I just got back from the East Coast. I flew out to Philly and picked up a car we purchased from my brother-in-law. Spent a few days in Delaware and Maryland with my son and my cousin.
I started out from Harrisburg (one of my husband's sisters) for my drive across the country,ok, not the whole country since I live in Colorado but a good piece of it. I took I-70. From Harrisburg you get on the Turnpike ( this has no signs so you aren't sure where you are at) the road is lined with trees and although they were very pretty, fall colors and all, you couldn't see anything but the trees, again no way to get your bearings of where you are at. After I finally got off the Turnpike I saw at least 15 dead deer from the end of the Turnpike until I got to the PA border. Crossing into Ohio it was pretty much the same, all you can see is trees so you have no idea if you are near a town or not. Then into Indiana and Illinois, and Missouri where there is mostly country radio stations (good traveling music), lots of signs about going to hell and an adult sex shop at every exit off of the highway. Then into Kansas where they had just voted to include intelligent design into the science curriculum. After passing Kansas City the country side opened up and you could see forever, the sky was big and it was like I could take a deep breath and feel the freedom of the open highway. Then finally into Colorado where as you cross the border you see the Rocky Mountains in the distance.
It sure is good to be home.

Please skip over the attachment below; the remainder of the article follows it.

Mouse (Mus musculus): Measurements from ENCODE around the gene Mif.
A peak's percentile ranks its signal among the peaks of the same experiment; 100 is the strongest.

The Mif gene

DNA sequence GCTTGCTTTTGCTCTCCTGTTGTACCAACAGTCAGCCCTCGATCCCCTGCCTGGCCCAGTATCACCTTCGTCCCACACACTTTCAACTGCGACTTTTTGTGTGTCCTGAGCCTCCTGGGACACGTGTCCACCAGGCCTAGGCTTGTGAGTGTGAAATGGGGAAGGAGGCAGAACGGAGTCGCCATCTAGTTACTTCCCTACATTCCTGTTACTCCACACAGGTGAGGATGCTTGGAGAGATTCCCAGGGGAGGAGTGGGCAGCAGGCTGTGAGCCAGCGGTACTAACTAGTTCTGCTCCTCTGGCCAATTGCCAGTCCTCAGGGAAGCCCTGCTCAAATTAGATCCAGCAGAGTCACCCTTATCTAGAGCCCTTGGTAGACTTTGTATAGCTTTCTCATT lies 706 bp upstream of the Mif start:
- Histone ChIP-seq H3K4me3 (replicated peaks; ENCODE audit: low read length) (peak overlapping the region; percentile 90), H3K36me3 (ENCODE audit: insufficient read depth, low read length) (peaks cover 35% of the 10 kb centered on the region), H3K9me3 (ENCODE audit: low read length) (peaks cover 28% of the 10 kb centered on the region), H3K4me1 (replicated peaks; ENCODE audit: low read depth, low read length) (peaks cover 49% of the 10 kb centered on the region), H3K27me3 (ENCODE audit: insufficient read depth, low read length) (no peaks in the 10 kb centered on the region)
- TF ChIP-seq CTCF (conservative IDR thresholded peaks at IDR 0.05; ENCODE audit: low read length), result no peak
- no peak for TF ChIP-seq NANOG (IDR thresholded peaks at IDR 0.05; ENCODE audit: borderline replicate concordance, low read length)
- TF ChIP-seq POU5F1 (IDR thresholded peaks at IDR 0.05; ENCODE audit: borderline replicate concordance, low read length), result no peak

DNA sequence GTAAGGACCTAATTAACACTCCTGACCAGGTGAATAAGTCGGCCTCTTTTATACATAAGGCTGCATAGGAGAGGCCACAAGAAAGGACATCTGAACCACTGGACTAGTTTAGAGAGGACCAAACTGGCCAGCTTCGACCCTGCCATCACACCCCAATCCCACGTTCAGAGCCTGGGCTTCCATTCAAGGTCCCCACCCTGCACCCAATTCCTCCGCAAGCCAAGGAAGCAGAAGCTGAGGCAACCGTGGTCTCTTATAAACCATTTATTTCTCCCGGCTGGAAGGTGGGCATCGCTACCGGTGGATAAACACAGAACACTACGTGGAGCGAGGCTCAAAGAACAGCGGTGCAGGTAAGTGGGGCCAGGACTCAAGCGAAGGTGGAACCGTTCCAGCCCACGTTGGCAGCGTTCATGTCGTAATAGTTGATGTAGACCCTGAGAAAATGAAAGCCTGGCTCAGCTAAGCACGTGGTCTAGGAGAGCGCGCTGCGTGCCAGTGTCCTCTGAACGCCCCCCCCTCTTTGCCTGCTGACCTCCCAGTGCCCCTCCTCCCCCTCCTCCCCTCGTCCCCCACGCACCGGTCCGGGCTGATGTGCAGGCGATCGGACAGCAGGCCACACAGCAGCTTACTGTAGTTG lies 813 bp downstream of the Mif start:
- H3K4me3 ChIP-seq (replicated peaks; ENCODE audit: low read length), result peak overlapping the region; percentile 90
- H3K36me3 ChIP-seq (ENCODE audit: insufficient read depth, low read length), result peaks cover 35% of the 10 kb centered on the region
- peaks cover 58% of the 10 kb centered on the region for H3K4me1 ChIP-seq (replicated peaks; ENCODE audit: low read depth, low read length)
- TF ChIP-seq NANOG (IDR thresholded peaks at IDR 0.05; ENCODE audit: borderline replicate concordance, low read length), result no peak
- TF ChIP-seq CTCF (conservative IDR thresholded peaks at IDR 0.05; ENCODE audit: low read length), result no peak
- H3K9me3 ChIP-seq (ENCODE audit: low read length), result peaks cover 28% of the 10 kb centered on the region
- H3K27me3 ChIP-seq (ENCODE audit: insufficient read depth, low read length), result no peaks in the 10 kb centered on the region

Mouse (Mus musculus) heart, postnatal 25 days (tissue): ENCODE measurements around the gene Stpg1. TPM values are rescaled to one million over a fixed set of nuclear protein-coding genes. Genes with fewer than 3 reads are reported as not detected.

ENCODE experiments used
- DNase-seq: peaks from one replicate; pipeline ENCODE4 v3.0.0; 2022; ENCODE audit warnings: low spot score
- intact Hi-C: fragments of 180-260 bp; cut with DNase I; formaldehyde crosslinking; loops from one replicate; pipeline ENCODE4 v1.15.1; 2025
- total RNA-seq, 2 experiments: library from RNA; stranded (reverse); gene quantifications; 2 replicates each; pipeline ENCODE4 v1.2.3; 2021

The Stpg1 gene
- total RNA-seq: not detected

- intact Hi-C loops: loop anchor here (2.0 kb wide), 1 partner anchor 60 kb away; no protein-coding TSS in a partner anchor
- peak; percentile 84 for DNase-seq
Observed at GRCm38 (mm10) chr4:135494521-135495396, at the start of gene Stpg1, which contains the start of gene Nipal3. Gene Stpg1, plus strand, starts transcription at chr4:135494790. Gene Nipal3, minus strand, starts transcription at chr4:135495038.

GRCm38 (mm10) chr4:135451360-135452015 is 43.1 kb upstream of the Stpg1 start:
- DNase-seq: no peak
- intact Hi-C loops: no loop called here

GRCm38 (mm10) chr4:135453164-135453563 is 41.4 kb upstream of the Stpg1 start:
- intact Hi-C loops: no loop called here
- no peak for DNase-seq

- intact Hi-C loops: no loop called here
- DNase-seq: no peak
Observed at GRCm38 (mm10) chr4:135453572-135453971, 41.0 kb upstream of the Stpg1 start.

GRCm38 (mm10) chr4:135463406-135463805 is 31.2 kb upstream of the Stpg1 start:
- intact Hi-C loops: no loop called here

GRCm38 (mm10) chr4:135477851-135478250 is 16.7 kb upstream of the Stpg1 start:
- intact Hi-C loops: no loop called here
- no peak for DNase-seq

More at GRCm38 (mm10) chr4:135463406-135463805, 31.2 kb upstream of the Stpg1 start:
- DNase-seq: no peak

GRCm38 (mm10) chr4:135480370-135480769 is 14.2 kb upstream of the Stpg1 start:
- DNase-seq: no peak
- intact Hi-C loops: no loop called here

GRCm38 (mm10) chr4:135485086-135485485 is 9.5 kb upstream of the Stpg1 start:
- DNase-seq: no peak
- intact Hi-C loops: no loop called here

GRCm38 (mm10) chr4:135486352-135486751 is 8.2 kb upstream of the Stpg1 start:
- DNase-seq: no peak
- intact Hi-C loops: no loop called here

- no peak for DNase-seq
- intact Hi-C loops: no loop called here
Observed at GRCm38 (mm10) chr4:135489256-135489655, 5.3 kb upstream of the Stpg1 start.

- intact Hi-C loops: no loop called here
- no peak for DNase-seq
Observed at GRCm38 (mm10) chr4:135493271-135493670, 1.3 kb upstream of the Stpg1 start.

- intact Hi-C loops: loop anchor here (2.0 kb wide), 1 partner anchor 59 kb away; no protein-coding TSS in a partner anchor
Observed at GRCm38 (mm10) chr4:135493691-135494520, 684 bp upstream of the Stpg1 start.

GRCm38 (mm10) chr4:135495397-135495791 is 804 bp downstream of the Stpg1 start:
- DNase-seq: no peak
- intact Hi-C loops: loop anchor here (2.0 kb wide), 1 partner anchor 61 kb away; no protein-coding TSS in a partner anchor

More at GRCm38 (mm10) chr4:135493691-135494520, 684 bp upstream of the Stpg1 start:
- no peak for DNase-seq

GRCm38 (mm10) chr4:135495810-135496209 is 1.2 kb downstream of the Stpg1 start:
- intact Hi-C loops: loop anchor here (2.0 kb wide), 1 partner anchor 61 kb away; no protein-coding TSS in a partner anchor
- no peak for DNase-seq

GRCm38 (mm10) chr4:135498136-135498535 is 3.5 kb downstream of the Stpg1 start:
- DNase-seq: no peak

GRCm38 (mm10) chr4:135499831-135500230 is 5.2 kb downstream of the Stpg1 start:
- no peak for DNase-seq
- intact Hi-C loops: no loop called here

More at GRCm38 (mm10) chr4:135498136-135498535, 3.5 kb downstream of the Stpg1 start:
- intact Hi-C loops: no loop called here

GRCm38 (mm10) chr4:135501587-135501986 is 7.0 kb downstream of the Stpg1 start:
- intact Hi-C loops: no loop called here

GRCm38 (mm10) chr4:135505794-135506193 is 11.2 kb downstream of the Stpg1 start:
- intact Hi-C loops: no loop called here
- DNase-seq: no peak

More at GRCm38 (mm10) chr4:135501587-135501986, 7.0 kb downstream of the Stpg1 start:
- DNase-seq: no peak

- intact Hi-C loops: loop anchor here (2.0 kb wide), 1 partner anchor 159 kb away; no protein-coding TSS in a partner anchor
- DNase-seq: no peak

I was gone last week also. Trouble and I went to Monterey to celebrate her big brother David's 60th birthday. David had married his childhood sweet heart just three years previously. Trouble and David grew up with this girl and all her brothers in Marina, just a few miles away. David rented a big house a couple of blocks from Asimilar Beach for the celebration. There were there generations of these brothers and they were wild men one and all. After the steaks were eaten and the birthday cake was polished off and the gifts were all opened, everyone got comfortable. About everyone went into the living room, where there was a big fire and they cuddled up with their wives or girlfriends and kids. Just David and Jay, Troubles step Father, and I sat in the kitchen drinking and telling stories. David dropped a bomb shell on me. He told me that just five years ago he started going to the VA for help. He told me that I didn't know anything about his life. I didn't say anything, but actually I had heard stories. David was a medic that flew with the choppers to rescue the wounded. Trouble was a teenager when her big brother came back from the war and she remembered the tick he had. She told me about how they had flown into a hot LZ and David was out picking up the wounded. When they were loaded David saw one more kid curled up in the tall grass. The Warrent Officer ordered David to get on board. David disobayed a direct orded and made a run for that kid. Bullets from the NVA whistled by and David's door gunner laid down as much cover as he could with his 30 cal. machine gun. David threw that kid on his shoulder and made a run back through the rain of bullets. When he got to the chopper he handed that kid to a soldier. The boy David went to save was already dead. David had risked his life and the lives of all his crew members by disobeying an order and doing what he thought was right. That is when David started to come unglued. I didn't mention this story and neither did David. David talked about he needed just a little help. Now Jay sat there with us and listened. Jay has his right foot shot off ten miles in from Normandy Beach. I have heard all the stories about the greatest generation and all that. I guess I am the only one who doesn't buy that stuff. I didn't know what Jay thought and I wanted to hear his take on David. When Jay finally talked he talked to David and he was kind. He said he was proud of David and thought he deserved any help the VA could give him. Then Jay blew me away: He said that he wished he could have done more in his war and helped more. I sat there speechless by everything I had heard. I sure don't want to take away from the WWll boys, but I think our boys acted with as much courage and dignity in Vietnam. It sure was good to be back, alive with these guys, kicked back and drinking beer. Life is good.